When tryptamine (3) was fed to A. niger, compound 4 was recovered after chromatography step. Analysis of 4 by 1H NMR showed, in the aromatic region, signals for 4 aromatic hydrogens. Therefore, a new group replaced one hydrogen from the aromatic ring. Careful analysis of the aromatic hydrogens region profile showed that the substitution occurred at C-5. Analysis of the 13C NMR spectra showed the presence of a new signal at d 148.72 and the disappearing of C-5 signal, both good indications that C-5 was hydroxylated. The 13C resonance of C-11 was not observed, but a new signal was observed at d 177.96, indicating the oxidation of this carbon. Table 2 shows the complete 13C NMR data assignment for compound 4, in comparison to data of the starting material tryptamine (3). From the best of our knowledge, NMR data for compound 4 is not reported in the literature (6). Hydroxylation of an indole nucleus (3-indoleacetic acid) at C-5 by Aspergillus niger is reported (4).
Both experiments were carried out with and without orbital shaking. Interestingly, in the biotransformations of 3-indolylacetonitrile by B. bassiana, the product (3-methylindole) was only observed for the experiment without shaking. 3-methylindole, formed by reduction of the precursor 3-indolylacetonitrile, was neither isolated nor detected by TLC when the cells were shaken. On the other hand, in the biotransformations of tryptamine by A. niger, the product 5-hydroxyindole-3-acetamide results from the oxidation of the substrate. In this case, it was only produced when the experiment was shaken. These observations show the importance of an adequate oxygen uptake for the synthesis of oxidative products, especially hydroxylated derivatives (10).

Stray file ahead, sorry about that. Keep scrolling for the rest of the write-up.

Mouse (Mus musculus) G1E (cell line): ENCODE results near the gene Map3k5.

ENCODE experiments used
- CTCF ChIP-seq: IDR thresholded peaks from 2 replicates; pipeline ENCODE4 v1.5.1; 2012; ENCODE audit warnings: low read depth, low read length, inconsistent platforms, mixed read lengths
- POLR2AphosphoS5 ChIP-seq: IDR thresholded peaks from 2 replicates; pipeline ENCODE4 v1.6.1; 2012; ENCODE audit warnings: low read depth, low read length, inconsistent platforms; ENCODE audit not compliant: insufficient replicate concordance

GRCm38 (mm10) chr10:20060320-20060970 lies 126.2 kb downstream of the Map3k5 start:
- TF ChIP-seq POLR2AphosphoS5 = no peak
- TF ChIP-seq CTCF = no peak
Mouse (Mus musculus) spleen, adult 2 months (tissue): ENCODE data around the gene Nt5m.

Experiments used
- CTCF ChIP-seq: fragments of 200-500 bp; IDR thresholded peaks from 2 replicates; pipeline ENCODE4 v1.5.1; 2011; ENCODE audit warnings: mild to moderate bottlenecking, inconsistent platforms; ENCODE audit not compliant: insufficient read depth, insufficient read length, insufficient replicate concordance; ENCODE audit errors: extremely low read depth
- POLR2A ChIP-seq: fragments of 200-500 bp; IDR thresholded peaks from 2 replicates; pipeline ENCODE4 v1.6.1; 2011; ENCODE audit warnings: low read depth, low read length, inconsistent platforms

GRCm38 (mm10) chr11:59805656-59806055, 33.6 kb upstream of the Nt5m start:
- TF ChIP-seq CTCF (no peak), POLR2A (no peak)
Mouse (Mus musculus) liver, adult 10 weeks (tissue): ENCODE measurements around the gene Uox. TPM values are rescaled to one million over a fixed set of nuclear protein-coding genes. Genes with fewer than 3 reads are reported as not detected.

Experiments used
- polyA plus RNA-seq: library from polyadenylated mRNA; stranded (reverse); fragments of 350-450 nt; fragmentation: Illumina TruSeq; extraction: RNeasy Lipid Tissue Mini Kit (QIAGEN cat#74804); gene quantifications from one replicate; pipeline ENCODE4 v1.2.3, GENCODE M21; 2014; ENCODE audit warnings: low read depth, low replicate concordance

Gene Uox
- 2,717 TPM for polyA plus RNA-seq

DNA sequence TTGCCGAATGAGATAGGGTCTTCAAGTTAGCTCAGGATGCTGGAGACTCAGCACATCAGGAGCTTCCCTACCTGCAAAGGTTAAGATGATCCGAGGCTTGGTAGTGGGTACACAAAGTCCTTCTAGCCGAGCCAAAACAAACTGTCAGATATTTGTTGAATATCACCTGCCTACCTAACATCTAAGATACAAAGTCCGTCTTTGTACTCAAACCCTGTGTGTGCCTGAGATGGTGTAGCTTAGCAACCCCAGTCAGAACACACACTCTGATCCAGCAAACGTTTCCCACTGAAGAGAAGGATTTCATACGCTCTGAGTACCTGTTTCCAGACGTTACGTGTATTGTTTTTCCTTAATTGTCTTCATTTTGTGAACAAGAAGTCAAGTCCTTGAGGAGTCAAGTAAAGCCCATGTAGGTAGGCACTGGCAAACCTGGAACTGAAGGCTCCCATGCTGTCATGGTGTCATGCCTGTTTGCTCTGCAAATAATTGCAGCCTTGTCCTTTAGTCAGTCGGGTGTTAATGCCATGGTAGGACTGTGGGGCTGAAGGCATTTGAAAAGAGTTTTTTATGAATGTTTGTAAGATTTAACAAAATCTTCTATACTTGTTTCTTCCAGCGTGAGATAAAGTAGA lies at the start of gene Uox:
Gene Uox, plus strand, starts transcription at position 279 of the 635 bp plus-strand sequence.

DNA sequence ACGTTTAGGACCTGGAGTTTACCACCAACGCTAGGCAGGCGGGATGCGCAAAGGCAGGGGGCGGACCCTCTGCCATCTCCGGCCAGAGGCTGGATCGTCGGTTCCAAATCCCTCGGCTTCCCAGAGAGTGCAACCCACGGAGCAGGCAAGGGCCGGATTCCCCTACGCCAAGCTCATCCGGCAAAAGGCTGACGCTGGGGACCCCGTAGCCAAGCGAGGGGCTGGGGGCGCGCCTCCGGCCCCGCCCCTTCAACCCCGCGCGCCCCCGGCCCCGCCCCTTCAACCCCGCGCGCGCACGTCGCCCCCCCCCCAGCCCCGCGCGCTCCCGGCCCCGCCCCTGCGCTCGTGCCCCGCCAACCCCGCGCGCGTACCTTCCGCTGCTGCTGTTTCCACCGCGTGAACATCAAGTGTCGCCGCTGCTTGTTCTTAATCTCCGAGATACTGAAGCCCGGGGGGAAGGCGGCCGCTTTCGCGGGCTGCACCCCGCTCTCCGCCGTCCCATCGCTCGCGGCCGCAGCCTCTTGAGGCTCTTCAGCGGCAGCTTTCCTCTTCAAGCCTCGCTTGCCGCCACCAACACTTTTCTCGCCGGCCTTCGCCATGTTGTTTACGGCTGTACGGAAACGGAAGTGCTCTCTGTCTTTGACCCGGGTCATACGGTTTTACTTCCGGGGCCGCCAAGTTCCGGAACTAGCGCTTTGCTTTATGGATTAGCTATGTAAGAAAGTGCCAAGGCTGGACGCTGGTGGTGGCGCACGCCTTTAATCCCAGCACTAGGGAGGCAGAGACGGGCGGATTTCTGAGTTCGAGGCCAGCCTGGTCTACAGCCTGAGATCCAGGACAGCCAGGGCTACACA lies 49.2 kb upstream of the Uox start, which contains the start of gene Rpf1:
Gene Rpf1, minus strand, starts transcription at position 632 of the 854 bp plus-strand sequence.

To FAPEMIG for financial help. To Coleção de Culturas Tropical (Campinas, SP, Brazil) and National Center for Agricultural Utilization Research (Peoria, IL, USA) for donation of the microorganisms.
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Jacqueline A. Takahashi
Departamento de Química, Instituto de Ciências Exatas, UFMG
Av. Antonio Carlos, 6627. 31270-901
Belo Horizonte, MG, Brasil
Tel.: (+5531) 3499-5754, Fax (+5531) 3499-5700
Submitted: June 22, 2004; Returned to authors for corrections: September 13, 2004; Approved: November 26, 2004